Scottish Daily Mail
YouTube makes money on sick hoax claim videos
GOOGLE is making money from vile claims that the London terror attack was a hoax, and that its victims were actors and mannequins.
Netflix, Guess, Trivago, Opodo, Asus and Sunlife insurance have adverts alongside videos published by conspiracy theorists on Google’s YouTube platform.
Within hours of the attack, YouTube was hosting hundreds of videos claiming the atrocity was faked.
One user sang Allahu Akbar to the tune of London Bridge is Falling Down – a reference to Westminster Bridge where the attacker ploughed into pedestrians.
Google profits from the ads itself, but also hands a cut directly to those who post shocking videos.
Some of those posting about Wednesday’s attack claimed that those who were injured and killed were in fact actors using plastic limbs and that the emergency services were in on an elaborate plot to terrify ordinary citizens.
Ads from the online travel site Opodo appeared on posts by the user Russianvids, claiming that a woman trapped under a bus looked like a mannequin ‘they pulled out of Walmart’. One of the viewers said the ‘actors are terrible’. Others claim that the atrocity was orchestrated by Jews trying to frame Islamists, Freemasons, or the ‘New World Order’ – a name used to describe a new, global totalitarian government which is allegedly taking over the world. They even drew links to the Prime Minister and the Queen. Many of the wild theories also dwell on the date of the attack – 22 March, or 3/22 as it would be written in the US.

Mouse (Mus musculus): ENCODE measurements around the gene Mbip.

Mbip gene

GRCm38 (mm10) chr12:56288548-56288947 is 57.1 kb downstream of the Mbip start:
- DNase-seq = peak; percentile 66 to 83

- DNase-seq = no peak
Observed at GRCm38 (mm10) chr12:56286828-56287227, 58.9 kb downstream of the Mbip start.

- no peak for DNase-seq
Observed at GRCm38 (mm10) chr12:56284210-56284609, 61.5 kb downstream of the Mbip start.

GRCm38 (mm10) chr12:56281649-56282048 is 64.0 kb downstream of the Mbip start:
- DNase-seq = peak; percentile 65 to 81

The fantasists claim that the number 322 has occult associations, and point out that is shorthand for Skull and Bones, an American secret society.
One user, ScreamCrow Face, published a series of rants suggesting that London Mayor Sadiq Khan staged the attack to support his demands for more police on the streets. The video featured ads by Opodo, Asus, Guess, Trivago and Sleep mattresses.
Yesterday, Google had disabled ads on many but not all of the hateful videos.
The firm places the ads using automated technology rather than human judgment.
Those posting videos on the site receive up to £6.15 for every 1,000 views, and many are watched millions of times.
Many of the users who have posted hoax claim videos about the attack have made money from Youtube, but not necessarily from ads on that video itself. The videos only host ads where clearly stated.
A YouTube spokesman said last night: ‘Videos threatening violence are against YouTube’s policies and we remove them quickly when they are flagged to us.
‘When it comes to advertising, we have strict guidelines that define where ads should appear.’